The flyer begins to rotate and the rotating shaft of the flyer drags the bobbin with it, meaning a more gentle start. As the bobbin fills it gets heavier, which means it isn’t slowed so much by the brake band. You might need to tighten the brake band a tiny bit to maintain take-up as the bobbin fills.
To reduce take-up start by loosening the brake band (turn the appropriate knob). You can also lace the flyer and/or use a fat-core bobbin, but Scotch tension offers yet another option: you can change your brake band.
A finer/thinner brake band offers finer control because it has a smaller surface applying friction. I use a fine crochet or tatting cotton for my brake bands. I recommend trying this particularly if you are currently using a monofilament (clear plastic fishing line) brake band. You don’t have to cut or otherwise destroy your existing band, just untie it (even if it’s fiddly) and try something thinner. You can always put the old one back.
Another issue I’ve seen on some wheels is that the spring fitted on the brake band can be too stiff to ‘even out’ tiny differences in take-up. If you’re having no trouble drafting a fine competent yarn but it sometimes breaks for no obvious reason, consider this possibility. I have made improvements by swapping out both Ashford and Majacraft factory springs for softer springs; rubber bands work very well but don’t last long, hair elastics last longer (you can cut and knot long ones to make them fit). I’m currently trialling the spring from a cheap pen on the Majacraft and so far I like it.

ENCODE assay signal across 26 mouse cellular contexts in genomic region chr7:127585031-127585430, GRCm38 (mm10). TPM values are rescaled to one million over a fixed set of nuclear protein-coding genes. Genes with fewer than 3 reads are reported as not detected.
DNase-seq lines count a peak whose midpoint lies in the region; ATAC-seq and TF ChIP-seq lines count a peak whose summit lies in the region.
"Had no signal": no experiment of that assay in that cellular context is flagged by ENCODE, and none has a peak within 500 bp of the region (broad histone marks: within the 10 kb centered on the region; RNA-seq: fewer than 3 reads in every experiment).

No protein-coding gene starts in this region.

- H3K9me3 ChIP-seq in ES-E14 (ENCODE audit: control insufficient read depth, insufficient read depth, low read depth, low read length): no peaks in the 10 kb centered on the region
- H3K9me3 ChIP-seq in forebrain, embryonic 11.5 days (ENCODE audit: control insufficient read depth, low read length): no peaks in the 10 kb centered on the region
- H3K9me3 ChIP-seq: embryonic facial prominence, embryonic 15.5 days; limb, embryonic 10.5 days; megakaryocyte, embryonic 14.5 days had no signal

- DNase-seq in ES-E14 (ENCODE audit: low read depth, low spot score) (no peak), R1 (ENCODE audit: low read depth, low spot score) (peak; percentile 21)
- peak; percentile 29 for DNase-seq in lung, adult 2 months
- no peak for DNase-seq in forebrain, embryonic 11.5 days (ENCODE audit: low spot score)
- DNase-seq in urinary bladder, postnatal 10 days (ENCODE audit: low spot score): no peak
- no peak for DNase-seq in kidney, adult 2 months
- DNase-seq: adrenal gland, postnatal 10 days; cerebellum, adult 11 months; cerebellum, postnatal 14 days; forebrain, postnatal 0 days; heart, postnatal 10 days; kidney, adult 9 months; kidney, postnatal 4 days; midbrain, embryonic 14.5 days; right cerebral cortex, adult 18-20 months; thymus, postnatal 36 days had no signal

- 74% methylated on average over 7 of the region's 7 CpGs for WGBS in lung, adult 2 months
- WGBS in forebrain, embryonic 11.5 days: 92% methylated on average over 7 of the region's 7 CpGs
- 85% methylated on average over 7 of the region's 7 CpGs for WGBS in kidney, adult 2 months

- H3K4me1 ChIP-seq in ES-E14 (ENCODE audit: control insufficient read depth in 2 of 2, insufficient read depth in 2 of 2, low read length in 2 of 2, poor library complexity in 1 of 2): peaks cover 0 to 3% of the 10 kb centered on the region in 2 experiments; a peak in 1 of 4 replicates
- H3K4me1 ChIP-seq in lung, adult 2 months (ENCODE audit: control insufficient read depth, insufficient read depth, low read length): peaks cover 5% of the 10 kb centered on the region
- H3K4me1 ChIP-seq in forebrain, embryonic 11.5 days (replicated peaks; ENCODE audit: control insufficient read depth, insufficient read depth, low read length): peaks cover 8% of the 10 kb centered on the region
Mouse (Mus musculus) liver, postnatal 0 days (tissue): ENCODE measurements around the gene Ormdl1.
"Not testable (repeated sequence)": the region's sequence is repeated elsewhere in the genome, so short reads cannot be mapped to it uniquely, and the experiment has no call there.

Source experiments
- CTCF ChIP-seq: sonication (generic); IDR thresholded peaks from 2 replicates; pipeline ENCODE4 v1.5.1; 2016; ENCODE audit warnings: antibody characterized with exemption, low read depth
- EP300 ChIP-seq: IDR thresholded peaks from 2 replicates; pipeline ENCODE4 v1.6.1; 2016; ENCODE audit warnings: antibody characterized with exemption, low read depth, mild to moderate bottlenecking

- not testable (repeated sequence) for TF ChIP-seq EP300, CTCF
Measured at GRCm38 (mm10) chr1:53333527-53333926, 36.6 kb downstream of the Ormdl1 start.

My Majacraft Rose showing brake band of fine crochet cotton with a spring from ballpoint pen.

Irish tension or bobbin-led wheels
the drive band connects the drive wheel to the bobbin
Wheels such as the Louet S10 transfer rotation directly from the drive wheel to the bobbin. This means the bobbin is the first thing that rotates (hence the name ‘bobbin-led’) before friction between the bobbin and the shaft of the flyer basically drags the flyer into rotating. So on these wheels the bobbin moves first and it moves fastest, which means it starts with a strong ‘tug’ on the yarn you are spinning. They were designed to spin flax which has a long, strong fibre; wools and cottons have shorter, weaker fibres so fine yarns spun from these are more easily broken by that initial tug.
To reduce take-up and the strength of that initial tug, after loosening the brake with the screw (you can have it so loose that the brake is just sitting loose on the orifice) try any or all of the following: make sure everything is lubricated so the flyer starts moving as quickly as possible; lace the flyer; use a fat-core bobbin.

‘how do I add more twist faster?’

Not all wheels allow you to do this. On some wheels you will have to sit and hold the yarn and treadle until the yarn has enough twist for your needs and you can allow it flow onto the bobbin.